We also need to understand how much in the way of state income taxes service companies have contributed relative to all sources over time…and how much more the share will grow. It does not make sense to discourage their business customers from buying their products, but that’s what the sales tax will tend to do, as well as add to users’ costs, particularly businesses without the resources to develop in-house alternatives.

The state can smooth out the volatility in revenue by carefully managing the reserve fund, socking away the surplus from good years, and drawing them down when things head south. Sacramento already has the means and process to do that. This would be preferable to layering another tax, one which will be very difficult to administer, on top of the existing structure. It just takes some competent management.

The benefit to the residents of lowering the sales tax on personal purchases of goods could be short-lived. County and city governments may see it as an opportunity to propose additional local sales taxes. The thinking being that few would mind paying an additional quarter-point or so if they are receiving a 2% break.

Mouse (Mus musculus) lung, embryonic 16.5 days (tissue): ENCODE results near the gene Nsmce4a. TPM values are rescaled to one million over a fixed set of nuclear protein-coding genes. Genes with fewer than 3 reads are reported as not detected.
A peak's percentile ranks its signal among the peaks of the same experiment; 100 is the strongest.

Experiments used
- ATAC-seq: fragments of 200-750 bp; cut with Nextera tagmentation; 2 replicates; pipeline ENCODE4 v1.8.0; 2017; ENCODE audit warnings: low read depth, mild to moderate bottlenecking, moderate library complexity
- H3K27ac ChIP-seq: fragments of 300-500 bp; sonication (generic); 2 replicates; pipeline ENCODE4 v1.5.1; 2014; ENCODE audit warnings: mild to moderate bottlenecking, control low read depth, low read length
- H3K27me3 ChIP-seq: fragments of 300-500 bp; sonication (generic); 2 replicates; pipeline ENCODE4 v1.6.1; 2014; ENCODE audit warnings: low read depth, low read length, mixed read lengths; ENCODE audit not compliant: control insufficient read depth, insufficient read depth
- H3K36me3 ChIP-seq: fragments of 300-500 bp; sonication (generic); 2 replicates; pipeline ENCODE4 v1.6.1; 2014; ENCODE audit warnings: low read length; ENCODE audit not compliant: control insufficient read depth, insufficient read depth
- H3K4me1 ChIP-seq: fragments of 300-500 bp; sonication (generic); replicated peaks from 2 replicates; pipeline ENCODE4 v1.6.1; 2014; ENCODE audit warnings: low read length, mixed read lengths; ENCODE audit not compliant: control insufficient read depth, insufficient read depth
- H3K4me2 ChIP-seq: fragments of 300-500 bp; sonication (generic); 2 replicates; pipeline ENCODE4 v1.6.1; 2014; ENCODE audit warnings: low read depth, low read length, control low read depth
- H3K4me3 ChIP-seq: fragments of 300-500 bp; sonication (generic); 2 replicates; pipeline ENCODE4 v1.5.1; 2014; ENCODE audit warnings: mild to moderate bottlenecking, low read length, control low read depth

I am not saying a services sales tax is inappropriate in all cases, but let’s not make the service sector a piñata for the politicians to break open and grab the goodies.

 

(Paul Hatfield is a CPA and serves as President of the Valley Village Homeowners Association. He blogs at Village to Village and contributes to CityWatch. The views presented are those of Mr. Hatfield and his alone and do not represent the opinions of Valley Village Homeowners Association or CityWatch.

 

About Stephen Frank

Stephen Frank is the publisher and editor of California Political News and Views. He speaks all over California and appears as a guest on several radio shows each week. He has also served as a guest host on radio talk shows. He is a fulltime political consultant.